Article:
Our friend, Janie, is guest blogging today:
On March 1st, 2010 my life changed. The man I had been dating for the past year and with whom I was madly in love, suddenly broke things off with little explanation and even littler warning. On March 2nd I booked a trip to Colombia to meet Kristin and Danny for two weeks. Planning the trip gave me a distraction, something to read about, something to be excited about, and something to do over spring break with the dreaded empty time. I also knew that K&D would give me back my hope, since being around people in good relationships always seems to help the rest of us see what it can feel like when two people come together with shared dreams, love, and the energy to become an "us". K&D have that feeling of "I CAN'T WAIT TO SPEND THE REST OF MY LIFE WITH YOU!", and it feels good just to watch their healthy tan faces plan the bus route together.
Traveling with them, however, may not be entirely comfortable for everyone - and I say this with complete appreciation for all styles of travel. I like a daiquiri poolside and watching american tv in the air con after a long day in the tropical heat just like everyone else, but K&D don't roll like that. You will find yourself having a great time drinking hand filtered water and eating store bought peanuts on a 40 year old schoolbus, talking about the merits of colonizing mars or how epigenetics really works, but you may not be as "comfortable" as you would prefer. We started off our trip in Bogota, at the house of an Uncle of Danny's friend. An important sidenote: they are Christian missionaries who have been helping in Colombia for 12 years.
This was my first moment of saying, "Weelllll....let's see how this goes". And wouldn't you know it, I ended up having absolutely fantastic meals, conversations, and even had the chance to go out to a farm with 24 parentless children where we helped fix bikes and played soccer. Grant, Danny's friend's Uncle, and his wife, Kathleen, gave us an insight into a world we likely never would have seen and as they prepared Colombian meals (with vegetarian options) and told us story after story, I began to feel like I had been given a completely unexpected gift. During our time in Bogota, we ate cheaply, took the local buses (another uncomfortable - but hilarious situation), and planned our trip up North to the Caribbean.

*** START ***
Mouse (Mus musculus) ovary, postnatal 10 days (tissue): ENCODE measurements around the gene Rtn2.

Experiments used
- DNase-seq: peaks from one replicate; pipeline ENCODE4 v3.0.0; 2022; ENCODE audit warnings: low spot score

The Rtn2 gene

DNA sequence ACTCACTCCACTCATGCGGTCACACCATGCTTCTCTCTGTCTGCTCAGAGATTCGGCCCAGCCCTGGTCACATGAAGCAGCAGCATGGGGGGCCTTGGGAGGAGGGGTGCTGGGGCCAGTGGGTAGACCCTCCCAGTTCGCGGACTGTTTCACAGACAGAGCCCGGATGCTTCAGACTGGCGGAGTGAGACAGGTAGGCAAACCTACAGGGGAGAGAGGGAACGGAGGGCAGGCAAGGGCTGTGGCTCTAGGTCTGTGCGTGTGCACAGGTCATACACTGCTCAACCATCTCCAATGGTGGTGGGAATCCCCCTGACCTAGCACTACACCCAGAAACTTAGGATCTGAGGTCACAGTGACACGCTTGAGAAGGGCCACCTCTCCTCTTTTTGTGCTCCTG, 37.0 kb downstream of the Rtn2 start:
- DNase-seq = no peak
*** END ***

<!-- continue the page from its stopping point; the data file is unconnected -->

It just so happened that flights (1.5 hours and safe) to the Caribbean were cheaper than buses (22 hours and maybe not safe), and so we booked flights for 1 week of travel to Cartagena and Santa Marta, score 1 for comfortable travel and zero for getting hijacked on a 22 hour bus! When we arrived, our hostel was ok. Humid lounge area and tiny spaces, but they did have computers available, coffee around the clock, and we met some interesting folks. K&D may appear at first to be antisocial, but I learned that this is due to the repetition of the "hostel conversation", a boring list of questions referring only to where you have been and where you are going, peppered with overzealous recommendations based on dubious memories of mediocre travel destinations from people who largely like to party while traveling.
As someone who is excited about local foods, K&D appear to have lost interest and prefer to stick to to grocery store bought avocados, whole grain bread, bananas, yogurt, granola and the like. I often found myself feeling like I was missing out on some of the culinary delights, but whenever I tried them, they weren't so delightful and I felt much better eating with K&D as opposed to experimenting with street food or spending too much money for a fried fillet of white fish and rice. For those of you planning trips to meet K&D, please feel free to eat what you like and drink as much and often as you like, but be warned that you may find yourself alone for that element of your trip. I talked them into a few meals out, but our meals in were much more creative and fun (breakfast: best oatmeal ever, eaten out of a pot with 3 spoons, lunch: peanut butter & jelly, prepared on your own lap, dinner: fantastic spaghetti from minimal ingredients, cooked in a stolen kitchen in a random "ecohotel", also eaten out of a pot with 3 minimally functional forks).
When I was flying home from my trip visiting them, I felt I had learned so much and had such a great time, it was like putting neosporin on the cut of my break up. You know the commercials that show no scar from the lady that used neosporin compared to the one that didn't? That is how being with K&D was for me. It was vibrantly fun, physically strenous, financially about as cheap as it gets, and they gave me such a gift of time and great conversations. I encourage anyone looking to break out of a rut, have an adventure, heal a broken heart, or just explore a new part of the world to go visit them - and to be open to the wonders of cheap discomfort. You may have a better time than you would have with that poolside daiquiri.
Sharing photos with the boys on the farm, after a breath-taking soccer game (at 2700 meters).
Old Town Cartagena.
Old Town Cartagena.
The digs at Playa Blanca.
Just as Janie described it - making the best of what we have, in terms of food, shelter and entertainment.
Just outside our campsite at Tayrona National Park.
Sunset at Tayrona National Park.
Standing atop the Kogi ruins of El Pueblito.
Hiking through the tropical jungle to find El Pueblito, and then eventually to a small town where we could get a ride home.